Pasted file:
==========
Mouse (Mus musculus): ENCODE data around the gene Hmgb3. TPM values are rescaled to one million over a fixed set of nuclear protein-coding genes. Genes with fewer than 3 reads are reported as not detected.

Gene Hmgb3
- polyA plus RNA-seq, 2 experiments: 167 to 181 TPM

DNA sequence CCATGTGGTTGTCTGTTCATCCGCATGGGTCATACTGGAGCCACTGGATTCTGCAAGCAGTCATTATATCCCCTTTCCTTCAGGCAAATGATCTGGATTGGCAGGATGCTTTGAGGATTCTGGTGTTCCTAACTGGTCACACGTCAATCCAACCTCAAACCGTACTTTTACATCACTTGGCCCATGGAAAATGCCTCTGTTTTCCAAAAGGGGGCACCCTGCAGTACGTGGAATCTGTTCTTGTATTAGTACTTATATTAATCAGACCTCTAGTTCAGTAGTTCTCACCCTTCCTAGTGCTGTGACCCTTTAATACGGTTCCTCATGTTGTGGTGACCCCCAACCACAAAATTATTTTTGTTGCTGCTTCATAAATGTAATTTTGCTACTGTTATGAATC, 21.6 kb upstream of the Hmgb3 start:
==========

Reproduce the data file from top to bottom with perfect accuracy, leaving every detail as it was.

Mouse (Mus musculus): ENCODE data around the gene Hmgb3. TPM values are rescaled to one million over a fixed set of nuclear protein-coding genes. Genes with fewer than 3 reads are reported as not detected.

Gene Hmgb3
- polyA plus RNA-seq, 2 experiments: 167 to 181 TPM

DNA sequence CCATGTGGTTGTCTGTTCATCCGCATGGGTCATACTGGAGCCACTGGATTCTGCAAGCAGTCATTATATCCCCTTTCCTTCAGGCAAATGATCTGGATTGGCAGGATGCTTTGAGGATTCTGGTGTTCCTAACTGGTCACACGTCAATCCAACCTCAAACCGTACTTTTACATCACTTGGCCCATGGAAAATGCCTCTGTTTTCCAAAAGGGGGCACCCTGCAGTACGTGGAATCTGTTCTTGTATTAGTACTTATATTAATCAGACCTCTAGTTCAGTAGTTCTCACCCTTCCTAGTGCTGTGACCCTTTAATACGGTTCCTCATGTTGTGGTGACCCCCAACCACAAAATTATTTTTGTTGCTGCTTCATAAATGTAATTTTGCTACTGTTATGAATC, 21.6 kb upstream of the Hmgb3 start: